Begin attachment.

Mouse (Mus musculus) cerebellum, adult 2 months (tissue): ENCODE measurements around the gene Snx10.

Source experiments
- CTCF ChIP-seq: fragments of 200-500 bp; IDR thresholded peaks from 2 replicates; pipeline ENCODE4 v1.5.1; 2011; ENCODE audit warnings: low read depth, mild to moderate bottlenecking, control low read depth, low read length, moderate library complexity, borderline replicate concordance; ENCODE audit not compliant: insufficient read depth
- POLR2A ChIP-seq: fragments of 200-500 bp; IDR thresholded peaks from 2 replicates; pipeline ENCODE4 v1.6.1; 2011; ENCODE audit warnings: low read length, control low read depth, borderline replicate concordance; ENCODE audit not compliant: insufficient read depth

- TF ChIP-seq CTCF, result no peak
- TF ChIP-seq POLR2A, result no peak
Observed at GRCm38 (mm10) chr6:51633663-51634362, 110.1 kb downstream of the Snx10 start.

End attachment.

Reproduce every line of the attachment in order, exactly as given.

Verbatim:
Mouse (Mus musculus) cerebellum, adult 2 months (tissue): ENCODE measurements around the gene Snx10.

Source experiments
- CTCF ChIP-seq: fragments of 200-500 bp; IDR thresholded peaks from 2 replicates; pipeline ENCODE4 v1.5.1; 2011; ENCODE audit warnings: low read depth, mild to moderate bottlenecking, control low read depth, low read length, moderate library complexity, borderline replicate concordance; ENCODE audit not compliant: insufficient read depth
- POLR2A ChIP-seq: fragments of 200-500 bp; IDR thresholded peaks from 2 replicates; pipeline ENCODE4 v1.6.1; 2011; ENCODE audit warnings: low read length, control low read depth, borderline replicate concordance; ENCODE audit not compliant: insufficient read depth

- TF ChIP-seq CTCF, result no peak
- TF ChIP-seq POLR2A, result no peak
Observed at GRCm38 (mm10) chr6:51633663-51634362, 110.1 kb downstream of the Snx10 start.